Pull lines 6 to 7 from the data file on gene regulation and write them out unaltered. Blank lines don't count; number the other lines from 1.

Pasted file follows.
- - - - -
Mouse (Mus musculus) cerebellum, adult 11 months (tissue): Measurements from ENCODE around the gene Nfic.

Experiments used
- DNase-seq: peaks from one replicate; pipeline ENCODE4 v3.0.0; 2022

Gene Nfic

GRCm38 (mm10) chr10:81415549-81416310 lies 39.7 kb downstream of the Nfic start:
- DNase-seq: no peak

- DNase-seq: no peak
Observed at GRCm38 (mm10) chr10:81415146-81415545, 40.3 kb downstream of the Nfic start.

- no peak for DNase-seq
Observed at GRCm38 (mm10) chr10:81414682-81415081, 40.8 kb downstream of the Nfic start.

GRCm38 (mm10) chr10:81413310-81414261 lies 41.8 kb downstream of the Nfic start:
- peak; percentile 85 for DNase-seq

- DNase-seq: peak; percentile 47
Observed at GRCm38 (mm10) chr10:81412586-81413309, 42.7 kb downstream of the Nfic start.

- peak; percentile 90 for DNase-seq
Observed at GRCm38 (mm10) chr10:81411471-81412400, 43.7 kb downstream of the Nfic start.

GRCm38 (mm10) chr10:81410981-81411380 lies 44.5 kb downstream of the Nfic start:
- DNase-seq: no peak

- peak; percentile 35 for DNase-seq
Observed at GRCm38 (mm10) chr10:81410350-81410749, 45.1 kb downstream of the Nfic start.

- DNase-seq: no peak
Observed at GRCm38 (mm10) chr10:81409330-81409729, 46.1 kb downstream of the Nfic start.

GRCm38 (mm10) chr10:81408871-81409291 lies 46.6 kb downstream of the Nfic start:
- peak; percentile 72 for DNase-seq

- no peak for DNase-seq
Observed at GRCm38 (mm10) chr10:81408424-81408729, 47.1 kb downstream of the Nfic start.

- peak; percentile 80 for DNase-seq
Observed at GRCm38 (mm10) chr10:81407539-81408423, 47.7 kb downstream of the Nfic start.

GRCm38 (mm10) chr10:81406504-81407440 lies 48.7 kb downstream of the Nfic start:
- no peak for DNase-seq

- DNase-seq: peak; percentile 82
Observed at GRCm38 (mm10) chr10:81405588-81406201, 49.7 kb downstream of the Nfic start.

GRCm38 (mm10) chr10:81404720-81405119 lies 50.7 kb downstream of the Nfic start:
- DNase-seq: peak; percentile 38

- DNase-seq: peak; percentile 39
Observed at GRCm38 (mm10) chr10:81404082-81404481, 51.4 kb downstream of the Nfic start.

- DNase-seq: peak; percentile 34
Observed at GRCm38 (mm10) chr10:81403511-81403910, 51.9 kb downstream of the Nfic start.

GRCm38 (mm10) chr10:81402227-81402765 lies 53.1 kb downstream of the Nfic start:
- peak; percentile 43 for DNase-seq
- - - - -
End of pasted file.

- DNase-seq: no peak

- DNase-seq: no peak